All Blacks coach Steve Hansen has accused Robbie Deans of playing the ‘martyr’ in the duel for the All Blacks job in 2007.
Deans had enjoyed great success as coach of the Crusaders and was heavily favoured to take the post from Graham Henry after the All Blacks were beaten by France in the World Cup quarterfinal, but Henry retained his position and Deans took over as coach of the Wallabies instead.
Hansen believes that Deans never really wanted the All Blacks job in the first place, and instead set himself up as the ‘martyr’.
Speaking in a documentary on the 2011 World Cup success called Weight of a Nation, which was aired in New Zealand on Sunday, Hansen explained that the fact that Deans had not lined up any assistants by the time he went for his interview suggests he had no real ambition to take the job in the first place.
“If you want my honest opinion, I don’t think Robbie wanted it [the All Blacks job] anyway. I think Robbie had already signed for Australia.
“I think he just went through the motions and wanted to be the martyr if he didn’t get it, so he wins on both sides of the table. That’s how I felt about it because you don’t go to a [New Zealand Rugby Union] selection meeting and when asked, ‘Who is going to be your running mates?’ – knowing that the opposition [Graham Henry] has got two pretty good candidates [Hansen and Wayne Smith] behind him – with a wishy washy answer. He did.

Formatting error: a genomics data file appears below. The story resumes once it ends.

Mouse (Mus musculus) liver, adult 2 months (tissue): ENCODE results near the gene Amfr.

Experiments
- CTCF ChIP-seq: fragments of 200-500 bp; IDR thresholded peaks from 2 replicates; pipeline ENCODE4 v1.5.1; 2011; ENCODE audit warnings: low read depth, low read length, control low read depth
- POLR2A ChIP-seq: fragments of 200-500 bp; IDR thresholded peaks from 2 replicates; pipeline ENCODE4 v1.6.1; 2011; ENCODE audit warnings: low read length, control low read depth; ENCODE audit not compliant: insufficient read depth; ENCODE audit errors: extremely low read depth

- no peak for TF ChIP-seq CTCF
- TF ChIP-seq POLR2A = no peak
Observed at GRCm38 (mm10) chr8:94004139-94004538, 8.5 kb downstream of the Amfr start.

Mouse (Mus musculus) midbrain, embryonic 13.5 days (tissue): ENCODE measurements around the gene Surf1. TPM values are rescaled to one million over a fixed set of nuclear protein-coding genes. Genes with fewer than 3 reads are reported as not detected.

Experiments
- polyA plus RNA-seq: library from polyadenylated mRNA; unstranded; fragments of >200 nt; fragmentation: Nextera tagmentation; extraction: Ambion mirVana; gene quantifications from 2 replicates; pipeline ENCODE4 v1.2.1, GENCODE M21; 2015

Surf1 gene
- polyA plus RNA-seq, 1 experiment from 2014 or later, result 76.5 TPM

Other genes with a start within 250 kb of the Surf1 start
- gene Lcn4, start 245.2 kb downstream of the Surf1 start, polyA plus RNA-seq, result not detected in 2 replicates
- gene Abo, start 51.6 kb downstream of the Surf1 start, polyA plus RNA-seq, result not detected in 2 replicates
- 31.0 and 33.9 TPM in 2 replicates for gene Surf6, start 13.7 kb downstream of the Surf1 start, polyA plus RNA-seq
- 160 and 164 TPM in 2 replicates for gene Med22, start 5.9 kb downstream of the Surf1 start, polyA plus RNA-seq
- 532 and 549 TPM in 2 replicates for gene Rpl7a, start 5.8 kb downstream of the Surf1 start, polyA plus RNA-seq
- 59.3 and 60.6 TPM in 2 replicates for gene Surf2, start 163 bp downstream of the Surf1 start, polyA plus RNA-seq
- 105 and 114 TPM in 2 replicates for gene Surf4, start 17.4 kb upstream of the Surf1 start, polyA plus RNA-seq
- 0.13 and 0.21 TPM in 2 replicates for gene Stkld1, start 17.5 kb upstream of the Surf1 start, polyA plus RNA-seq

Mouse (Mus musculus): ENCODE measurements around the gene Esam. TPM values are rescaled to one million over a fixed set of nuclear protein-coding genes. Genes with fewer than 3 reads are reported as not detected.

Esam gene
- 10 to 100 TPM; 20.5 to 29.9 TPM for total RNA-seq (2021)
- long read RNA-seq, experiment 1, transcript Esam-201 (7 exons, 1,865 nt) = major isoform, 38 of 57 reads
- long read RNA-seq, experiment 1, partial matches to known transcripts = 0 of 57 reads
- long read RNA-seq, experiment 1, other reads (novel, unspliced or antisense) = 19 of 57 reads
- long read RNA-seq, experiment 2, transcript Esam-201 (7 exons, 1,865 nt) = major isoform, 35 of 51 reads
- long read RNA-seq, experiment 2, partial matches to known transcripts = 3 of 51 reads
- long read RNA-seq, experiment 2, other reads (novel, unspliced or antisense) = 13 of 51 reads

“And that’s why he lost the job, from my understanding. So, did he really want the job?”
Smith admitted that the “three wise men” (Henry, Hansen and himself) believed that Deans had the job wrapped up, and saw themselves more as an outside shot.
“In our gut, we probably thought that Robbie would get the job,” said current Chiefs assistant coach Smith. “And I don’t think any of us would have begrudged that, because of his record and how well he had done.
“I still remember – Steve and I didn’t have to go to the interview and ‘Ted’ [Henry] did – the phone went that evening and it was Ted saying, ‘we’re buggered mate’. And I said, ‘oh well, Ted, at least we had a crack at it and he said, ‘Oh yeh but the interview didn’t go well and I think we’re buggered’,” he revealed.
Henry admitted that he was as surprised as anyone at getting a second chance.
“I didn’t think I’d get the job,” he said. “I thought they’d appoint Robbie. I went down to the interview in Wellington, had the interview, didn’t do the interview well . . . got too emotional,” he said.
The claims by Hansen will certainly add further spice to encounters between the Bledisloe rivals next year when the All Blacks look to retain their Rugby Championship title.